Recognize early warning signs: Patients also learn to recognise the early warning signs of a schizophrenic phase. These can be quite different. For example, sleep disorders or severe irritability often herald a new outbreak. It is then important to reduce the sources of stress and, possibly in consultation with the doctor, to increase the drug dose for a short time.
Support after the hospital stay
After an inpatient stay, the patient usually needs support at home. This task is performed by social education workers. They help the affected person to find his way in everyday life.
Many patients find it particularly difficult that their ability to concentrate, their working memory and the ability to plan ahead have suffered as a result of the disease. Then cognitive rehabilitation will help. She works with behavioral therapeutic measures and special training on the computer. This increases the probability of returning to work. In addition, insight into the disease and adherence to therapy are strengthened.
Schizophrenia in children
In most cases, schizophrenia does not appear until after puberty in young adulthood. However, an estimated two percent of patients fall ill during childhood and adolescence. However, schizophrenic disorders are extremely rare before the age of ten. Physicians call “early onset schizophrenia” (EOS) a first manifestation of schizophrenia between the ages of 13 and 18. It is particularly observed in male adolescents.
Because the disease is so rare in children, it is often discovered late. The fact that the symptoms of schizophrenia in children and adolescents differ from those of adult patients also contributes to this.
In addition, the personality of children or adolescents naturally develops constantly. Mood swings are normal during puberty to a certain extent. However, if children and adolescents fall into longer depressive phases or experience severe speech and writing difficulties or delusions, a doctor or psychiatrist should be consulted urgently.
Schizophrenia: course of disease and prognosis
The risk of developing schizophrenia is generally about one percent. This means that an estimated 800,000 people in Germany live with the disease.
She meets men and women equally often. However, the disease breaks out earlier in men than in women. On average, they fall ill between the ages of 20 and 25 years, whereas women fall ill between 25 and 30 years. Why this is so, we don’t know.
Since the course of schizophrenia varies greatly from person to person, there is no generally valid prognosis. Some patients experience only one acute phase of the disease, in others the course is severe and leads to chronic schizophrenia. Still others have recurrent schizophrenic phases, but thanks to the treatment these phases also subside. Usually the acute symptoms become weaker over time. Nevertheless, schizophrenia often requires lifelong treatment.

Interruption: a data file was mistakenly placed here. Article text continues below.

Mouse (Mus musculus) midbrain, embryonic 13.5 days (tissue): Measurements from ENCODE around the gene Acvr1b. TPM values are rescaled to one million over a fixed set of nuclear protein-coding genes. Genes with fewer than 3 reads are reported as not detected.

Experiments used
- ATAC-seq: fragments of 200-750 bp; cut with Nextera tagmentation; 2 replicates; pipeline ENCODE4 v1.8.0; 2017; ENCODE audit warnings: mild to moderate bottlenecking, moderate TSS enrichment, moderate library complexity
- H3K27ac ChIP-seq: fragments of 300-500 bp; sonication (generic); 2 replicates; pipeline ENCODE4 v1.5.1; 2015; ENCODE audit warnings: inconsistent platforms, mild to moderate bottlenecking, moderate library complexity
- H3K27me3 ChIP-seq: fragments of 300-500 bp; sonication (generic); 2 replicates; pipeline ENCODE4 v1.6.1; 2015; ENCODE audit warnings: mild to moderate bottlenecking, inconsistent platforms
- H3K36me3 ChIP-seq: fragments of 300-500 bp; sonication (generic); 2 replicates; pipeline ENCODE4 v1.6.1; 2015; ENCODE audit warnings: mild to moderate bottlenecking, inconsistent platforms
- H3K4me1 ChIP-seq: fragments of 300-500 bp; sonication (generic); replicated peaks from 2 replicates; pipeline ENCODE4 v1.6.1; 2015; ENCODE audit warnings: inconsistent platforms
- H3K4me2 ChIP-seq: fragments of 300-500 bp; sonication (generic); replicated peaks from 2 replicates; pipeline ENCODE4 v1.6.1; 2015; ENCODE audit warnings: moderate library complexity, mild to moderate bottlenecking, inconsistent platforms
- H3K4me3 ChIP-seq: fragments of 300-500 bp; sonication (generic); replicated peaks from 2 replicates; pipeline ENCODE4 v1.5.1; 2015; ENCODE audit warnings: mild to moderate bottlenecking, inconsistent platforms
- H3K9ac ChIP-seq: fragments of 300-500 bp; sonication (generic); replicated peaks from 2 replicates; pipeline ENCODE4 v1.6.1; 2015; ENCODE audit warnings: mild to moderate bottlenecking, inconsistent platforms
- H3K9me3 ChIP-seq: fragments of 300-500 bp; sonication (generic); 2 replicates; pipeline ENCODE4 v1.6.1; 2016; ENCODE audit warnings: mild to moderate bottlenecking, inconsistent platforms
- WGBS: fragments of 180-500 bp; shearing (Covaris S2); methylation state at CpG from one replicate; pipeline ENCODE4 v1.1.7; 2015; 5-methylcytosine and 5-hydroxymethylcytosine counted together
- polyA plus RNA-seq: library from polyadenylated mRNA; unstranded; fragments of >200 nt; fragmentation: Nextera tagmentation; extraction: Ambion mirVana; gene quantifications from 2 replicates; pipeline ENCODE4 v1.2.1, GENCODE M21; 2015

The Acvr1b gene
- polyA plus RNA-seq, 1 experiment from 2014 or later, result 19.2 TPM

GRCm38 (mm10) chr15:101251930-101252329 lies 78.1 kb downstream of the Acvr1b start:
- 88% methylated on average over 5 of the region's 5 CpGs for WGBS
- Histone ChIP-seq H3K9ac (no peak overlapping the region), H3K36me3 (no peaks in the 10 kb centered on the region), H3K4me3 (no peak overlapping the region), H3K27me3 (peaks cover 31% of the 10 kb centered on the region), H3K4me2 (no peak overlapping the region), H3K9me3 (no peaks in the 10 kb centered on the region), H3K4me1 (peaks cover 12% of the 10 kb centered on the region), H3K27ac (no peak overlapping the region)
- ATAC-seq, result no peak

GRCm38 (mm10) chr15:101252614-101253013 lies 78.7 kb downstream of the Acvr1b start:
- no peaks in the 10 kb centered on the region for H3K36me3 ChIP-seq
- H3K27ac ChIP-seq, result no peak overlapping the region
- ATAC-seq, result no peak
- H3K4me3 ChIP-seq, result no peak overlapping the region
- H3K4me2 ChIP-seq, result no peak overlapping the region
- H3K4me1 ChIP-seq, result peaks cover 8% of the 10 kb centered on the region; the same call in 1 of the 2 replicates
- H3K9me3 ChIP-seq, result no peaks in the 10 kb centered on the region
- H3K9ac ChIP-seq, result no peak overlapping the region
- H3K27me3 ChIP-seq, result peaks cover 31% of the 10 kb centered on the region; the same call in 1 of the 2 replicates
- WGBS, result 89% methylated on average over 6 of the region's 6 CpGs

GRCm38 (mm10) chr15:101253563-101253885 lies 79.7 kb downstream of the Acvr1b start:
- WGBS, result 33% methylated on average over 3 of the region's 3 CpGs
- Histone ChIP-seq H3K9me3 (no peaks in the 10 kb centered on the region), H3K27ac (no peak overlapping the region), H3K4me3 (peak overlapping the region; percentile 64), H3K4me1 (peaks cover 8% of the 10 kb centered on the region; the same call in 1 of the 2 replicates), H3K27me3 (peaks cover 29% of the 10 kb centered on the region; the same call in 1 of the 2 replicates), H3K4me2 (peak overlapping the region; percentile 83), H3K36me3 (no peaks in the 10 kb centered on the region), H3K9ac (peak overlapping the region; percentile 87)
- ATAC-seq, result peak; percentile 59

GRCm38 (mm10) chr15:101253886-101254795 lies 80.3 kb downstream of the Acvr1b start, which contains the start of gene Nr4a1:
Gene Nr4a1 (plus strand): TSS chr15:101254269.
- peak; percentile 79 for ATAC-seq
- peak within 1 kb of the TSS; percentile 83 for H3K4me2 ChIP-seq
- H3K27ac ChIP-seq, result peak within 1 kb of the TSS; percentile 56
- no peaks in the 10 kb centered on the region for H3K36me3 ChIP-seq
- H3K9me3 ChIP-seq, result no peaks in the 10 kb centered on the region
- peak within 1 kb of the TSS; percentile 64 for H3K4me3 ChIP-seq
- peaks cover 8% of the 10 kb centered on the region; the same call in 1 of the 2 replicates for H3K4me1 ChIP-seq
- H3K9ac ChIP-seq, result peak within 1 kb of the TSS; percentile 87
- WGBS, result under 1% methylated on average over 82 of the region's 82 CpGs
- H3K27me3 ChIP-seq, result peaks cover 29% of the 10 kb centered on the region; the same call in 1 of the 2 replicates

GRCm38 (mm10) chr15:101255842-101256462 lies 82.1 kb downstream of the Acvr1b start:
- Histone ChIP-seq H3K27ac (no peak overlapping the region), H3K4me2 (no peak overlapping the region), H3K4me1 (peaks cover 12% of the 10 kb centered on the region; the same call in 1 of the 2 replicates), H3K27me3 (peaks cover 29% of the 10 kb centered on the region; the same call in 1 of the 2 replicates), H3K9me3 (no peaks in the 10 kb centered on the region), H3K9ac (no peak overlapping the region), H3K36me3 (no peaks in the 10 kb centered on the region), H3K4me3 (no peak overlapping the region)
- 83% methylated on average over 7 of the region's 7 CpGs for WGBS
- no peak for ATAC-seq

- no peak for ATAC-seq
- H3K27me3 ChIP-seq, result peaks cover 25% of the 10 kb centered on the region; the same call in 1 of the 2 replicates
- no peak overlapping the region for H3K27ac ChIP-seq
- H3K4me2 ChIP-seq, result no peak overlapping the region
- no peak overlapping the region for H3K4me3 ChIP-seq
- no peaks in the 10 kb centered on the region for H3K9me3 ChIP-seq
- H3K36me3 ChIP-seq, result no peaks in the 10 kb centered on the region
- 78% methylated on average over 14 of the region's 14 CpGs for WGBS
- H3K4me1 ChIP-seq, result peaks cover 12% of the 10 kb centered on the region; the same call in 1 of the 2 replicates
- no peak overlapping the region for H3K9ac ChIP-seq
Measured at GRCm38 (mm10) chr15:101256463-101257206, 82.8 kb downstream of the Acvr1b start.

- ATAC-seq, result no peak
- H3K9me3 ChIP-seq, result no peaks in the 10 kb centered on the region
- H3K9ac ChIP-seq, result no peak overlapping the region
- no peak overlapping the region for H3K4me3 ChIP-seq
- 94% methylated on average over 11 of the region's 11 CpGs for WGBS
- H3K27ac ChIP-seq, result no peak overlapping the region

Hebephrenic schizophrenia has a less favourable prognosis than the other forms of the disease. It begins insidiously, but often becomes chronic and then proceeds without symptom-free phases. In the process, the personality of the patients is increasingly changing.
The anxieties caused by schizophrenia are often very distressing for the patients. After a few relapses, those affected often fall into deep hopelessness. This can even lead to suicide – the suicide rate among schizophrenia patients is about ten percent. Young men are particularly at risk. A good connection to therapists, family or friends is therefore particularly important.
Increased risk of other diseases
Statistically speaking, patients with schizophrenia have a significantly increased risk of various other diseases. These include metabolic and cardiovascular diseases, cancer and lung diseases. Physicians treating schizophrenia patients should pay special attention to the signs of schizophrenia.
One in four or five will be healed
Since schizophrenia patients are treated with a combination of neuroleptics and psychotherapy, the prognosis of the disease has improved significantly. Approximately 20 to 25 percent of the patients become completely healthy again with this treatment. But even if the patients are not completely cured, outpatient care is often sufficient to lead a largely normal life despite schizophrenia. The social environment has a major influence on this: if patients receive a lot of understanding and support from friends and family, this can have a positive influence on the course of the disease.
Schizophrenia: Information for relatives
If a person suffers from schizophrenia, it is extremely stressful for the relatives. In the acute phases, the patient lives in his delusional world and can hardly be reached. Perhaps his delusion also extends to the relatives to whom he accuses of dark intentions and treats them with suspicion.
At the same time, the relatives are important support for the patient. Their understanding and support are crucial for the course of the disease.
As a relative of a schizophrenia patient, you should therefore accept offers of help that provide you with detailed information about the disease and how to deal with those affected. For example, it is important that you encourage the patient to be as independent as possible. He must not be under- or overcharged in the process. A special communication training can also be useful for you.
In addition, seek the advice of the treating doctors and therapists and get advice if you are overwhelmed and don’t know what to do. Groups of relatives can also be an important help.